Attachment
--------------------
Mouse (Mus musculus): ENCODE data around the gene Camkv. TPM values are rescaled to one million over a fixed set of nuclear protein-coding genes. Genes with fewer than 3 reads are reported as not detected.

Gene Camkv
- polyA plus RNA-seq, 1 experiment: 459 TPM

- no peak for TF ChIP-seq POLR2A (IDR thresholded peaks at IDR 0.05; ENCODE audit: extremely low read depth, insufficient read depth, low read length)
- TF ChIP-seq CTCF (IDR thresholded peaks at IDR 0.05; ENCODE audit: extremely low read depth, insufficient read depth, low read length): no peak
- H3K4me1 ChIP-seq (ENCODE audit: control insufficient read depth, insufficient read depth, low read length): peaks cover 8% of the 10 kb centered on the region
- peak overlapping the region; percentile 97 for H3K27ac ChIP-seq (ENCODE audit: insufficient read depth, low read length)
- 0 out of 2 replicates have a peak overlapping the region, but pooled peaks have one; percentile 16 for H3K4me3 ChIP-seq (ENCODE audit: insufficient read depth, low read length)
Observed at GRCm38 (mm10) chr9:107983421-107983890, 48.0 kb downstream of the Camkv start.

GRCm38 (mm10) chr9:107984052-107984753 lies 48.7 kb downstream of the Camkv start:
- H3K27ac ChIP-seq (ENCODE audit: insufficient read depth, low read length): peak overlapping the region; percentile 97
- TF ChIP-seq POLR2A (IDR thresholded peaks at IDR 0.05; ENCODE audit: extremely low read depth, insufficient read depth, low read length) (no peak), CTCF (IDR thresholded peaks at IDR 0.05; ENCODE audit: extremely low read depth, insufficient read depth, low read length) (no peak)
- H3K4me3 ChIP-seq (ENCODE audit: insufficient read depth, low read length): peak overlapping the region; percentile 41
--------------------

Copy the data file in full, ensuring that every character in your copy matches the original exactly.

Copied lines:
Mouse (Mus musculus): ENCODE data around the gene Camkv. TPM values are rescaled to one million over a fixed set of nuclear protein-coding genes. Genes with fewer than 3 reads are reported as not detected.

Gene Camkv
- polyA plus RNA-seq, 1 experiment: 459 TPM

- no peak for TF ChIP-seq POLR2A (IDR thresholded peaks at IDR 0.05; ENCODE audit: extremely low read depth, insufficient read depth, low read length)
- TF ChIP-seq CTCF (IDR thresholded peaks at IDR 0.05; ENCODE audit: extremely low read depth, insufficient read depth, low read length): no peak
- H3K4me1 ChIP-seq (ENCODE audit: control insufficient read depth, insufficient read depth, low read length): peaks cover 8% of the 10 kb centered on the region
- peak overlapping the region; percentile 97 for H3K27ac ChIP-seq (ENCODE audit: insufficient read depth, low read length)
- 0 out of 2 replicates have a peak overlapping the region, but pooled peaks have one; percentile 16 for H3K4me3 ChIP-seq (ENCODE audit: insufficient read depth, low read length)
Observed at GRCm38 (mm10) chr9:107983421-107983890, 48.0 kb downstream of the Camkv start.

GRCm38 (mm10) chr9:107984052-107984753 lies 48.7 kb downstream of the Camkv start:
- H3K27ac ChIP-seq (ENCODE audit: insufficient read depth, low read length): peak overlapping the region; percentile 97
- TF ChIP-seq POLR2A (IDR thresholded peaks at IDR 0.05; ENCODE audit: extremely low read depth, insufficient read depth, low read length) (no peak), CTCF (IDR thresholded peaks at IDR 0.05; ENCODE audit: extremely low read depth, insufficient read depth, low read length) (no peak)
- H3K4me3 ChIP-seq (ENCODE audit: insufficient read depth, low read length): peak overlapping the region; percentile 41